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Facial expressions could give doctors a life-saving clue

Emergency room doctors may be able to tell just how sick certain patients are by observing their facial expressions, according to new paper published in Emergency Medicine Journal.

The study found patients with serious -- and sometimes life-threatening -- heart or lung problems tend to have less than the normal range of facial expression, particularly when it comes to registering surprise in response to certain emotional cues.

For the study, researchers at Carolinas Medical Center assessed 50 adults with shortness of breath and chest pain. Each patient viewed three visual cues on a laptop, all of which were meant to evoke an emotional response: a humorous cartoon, a close-up of a surprised face and a picture of someone crying. A computer webcam recorded the patient's changing facial expression during the viewing.

The researchers then used the Facial Action Coding System -- a program that analyzes facial muscle activity when a person smiles, frowns or is surprised -- to evaluate the video of each patient.

Doctors also screened each patient for both chronic and acute heart and lung problems, including heart attack, unstable angina, pulmonary embolism (blood clot in the lung), cancer, pneumonia and problems of the aortic artery or gut. All study participants were monitored for 14 days after they were screened.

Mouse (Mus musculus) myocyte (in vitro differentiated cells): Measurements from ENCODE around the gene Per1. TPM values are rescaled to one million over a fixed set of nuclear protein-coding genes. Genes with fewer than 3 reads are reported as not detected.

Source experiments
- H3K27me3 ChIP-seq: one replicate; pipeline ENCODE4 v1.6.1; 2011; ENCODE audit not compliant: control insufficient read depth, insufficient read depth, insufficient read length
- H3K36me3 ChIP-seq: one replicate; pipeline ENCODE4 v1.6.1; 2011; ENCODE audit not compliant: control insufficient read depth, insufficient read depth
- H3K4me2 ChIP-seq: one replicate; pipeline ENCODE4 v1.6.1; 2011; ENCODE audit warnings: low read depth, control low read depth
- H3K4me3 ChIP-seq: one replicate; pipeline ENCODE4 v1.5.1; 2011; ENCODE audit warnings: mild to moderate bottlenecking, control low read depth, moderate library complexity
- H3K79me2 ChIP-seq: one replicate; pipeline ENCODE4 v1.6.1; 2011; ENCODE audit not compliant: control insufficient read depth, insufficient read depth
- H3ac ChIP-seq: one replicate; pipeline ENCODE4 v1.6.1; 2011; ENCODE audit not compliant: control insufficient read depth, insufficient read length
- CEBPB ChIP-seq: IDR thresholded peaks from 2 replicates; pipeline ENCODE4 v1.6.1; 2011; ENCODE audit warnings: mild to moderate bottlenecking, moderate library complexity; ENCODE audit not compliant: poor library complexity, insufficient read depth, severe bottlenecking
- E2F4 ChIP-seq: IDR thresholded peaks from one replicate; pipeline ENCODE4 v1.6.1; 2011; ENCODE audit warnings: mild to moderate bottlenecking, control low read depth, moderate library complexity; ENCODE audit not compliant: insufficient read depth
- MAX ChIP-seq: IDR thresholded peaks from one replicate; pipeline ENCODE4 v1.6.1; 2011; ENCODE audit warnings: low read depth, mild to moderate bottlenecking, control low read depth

The researchers reported that during those two weeks, 16 percent -- 8 people -- developed serious heart or lung disease. Out of the remaining 42 study participants, two developed worsening chronic obstructive pulmonary disease, two presented with heart failure and one was found to have atrial fibrillation.

An analysis of the webcam footage determined that patients with chest pain and shortness of breath with potentially serious heart and lung conditions tended to have significantly less range in facial expression than those who were healthier. Overall patients who were seriously ill were much more likely to maintain neutral facial expressions in reaction to the visual cues viewed on the computer.

The authors speculate underlying serious illness makes it more challenging for the person to process emotions as a healthy person would.

In an emergency room setting, doctors make decisions about a patient's course of treatment by using both objective and subjective screening measures. Some of the most effective ways to assess a patient's condition don't involve a high-tech test or scan, but rather human interaction with the patient. This is why emergency room doctors normally take the time to interview patients to obtain a broader picture of their health condition.

The authors suggest facial expression analysis could be yet another tool to help ER doctors evaluate patients and prioritize treatment, though more research would need to be conducted on the topic.

"If these components could be made transparent and quantifiable, this could translate into important information in terms of education of emergency care providers, and development of more accurate and natural methods of pretest probability assessment for serious diseases," the authors write in their study.

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